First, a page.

• move : method for changing location
    • The interface of an object is its type.
  • 25. Sub-typing
    • If interface A contains all of interface B, then A objects can also be used B objects.
    • Colored_point interface contains Point
      • Colored_point is a subtype of Point
    change_color color move move y -coord y -coord x-coord x-coord Colored_point Point
  • 26. Inheritance
    • Implementation mechanism
    • New objects may be defined by reusing implementations of other objects
  • 27. Example
    • class Point
      • private
        • float x, y
      • public
        • point move (float dx, float dy);
    • class Colored_point
      • private
        • float x, y; color c
      • public
        • point move(float dx, float dy);
        • point change_color(color newc);
    • Sub-typing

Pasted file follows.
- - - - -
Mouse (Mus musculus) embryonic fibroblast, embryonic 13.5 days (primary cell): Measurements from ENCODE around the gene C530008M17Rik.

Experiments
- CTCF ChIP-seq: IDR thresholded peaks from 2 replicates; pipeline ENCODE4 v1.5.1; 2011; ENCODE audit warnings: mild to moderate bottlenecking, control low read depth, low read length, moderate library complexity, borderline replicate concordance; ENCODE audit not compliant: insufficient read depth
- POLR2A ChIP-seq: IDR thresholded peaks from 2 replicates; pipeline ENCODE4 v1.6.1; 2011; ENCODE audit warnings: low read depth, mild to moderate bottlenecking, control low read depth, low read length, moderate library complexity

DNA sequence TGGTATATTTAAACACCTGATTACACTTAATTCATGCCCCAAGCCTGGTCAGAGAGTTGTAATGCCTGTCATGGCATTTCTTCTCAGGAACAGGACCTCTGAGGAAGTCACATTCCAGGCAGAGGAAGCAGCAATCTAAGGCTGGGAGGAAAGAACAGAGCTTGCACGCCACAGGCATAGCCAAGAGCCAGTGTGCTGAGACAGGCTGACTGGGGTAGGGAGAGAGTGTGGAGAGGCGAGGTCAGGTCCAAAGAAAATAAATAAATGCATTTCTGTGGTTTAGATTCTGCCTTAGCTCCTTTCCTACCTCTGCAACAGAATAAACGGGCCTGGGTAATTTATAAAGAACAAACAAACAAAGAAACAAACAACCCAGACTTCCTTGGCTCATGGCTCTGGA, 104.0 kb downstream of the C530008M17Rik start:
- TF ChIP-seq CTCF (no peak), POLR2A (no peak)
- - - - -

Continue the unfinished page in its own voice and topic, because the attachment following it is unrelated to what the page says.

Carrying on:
• Colored points can be used in place of points
      • Property used by client program
    • Inheritance
      • Colored points can be implemented by reusing point implementation
      • Property used by implementer of classes
  • 28. OO Program Structure
    • Group data and functions
    • Class
      • Defines behavior of all objects that are instances of the class
    • Sub-typing
      • Place similar data in related classes
    • Inheritance
      • Avoid re-implementing functions that are already defined
  • 29. Example: Geometry Library
    • Define general concept shape
    • Implement two shapes: circle, rectangle
    • Functions on implemented shapes
        • center, move, rotate, print
    • Anticipate additions to library
  • 30. Shapes
    • Interface of every shape must include
        • center, move, rotate, print
    • Different kinds of shapes are implemented differently
      • Square: four points, representing corners
      • Circle: center point and radius
  • 31. Subtype hierarchy
    • Shape
    • Circle Rectangle
    • General interface defined in the shape class
    • Implementations defined in circle, rectangle
    • Extend hierarchy with additional shapes
  • 32. Code placed in classes
    • Dynamic lookup
      • circle  move(x,y) calls function c_move
    • Conventional organization
      • Place c_move, r_move in move function
    r_center r_move r_rotate r_print Rectangle c_center c_move c_rotate c_print Circle center move rotate print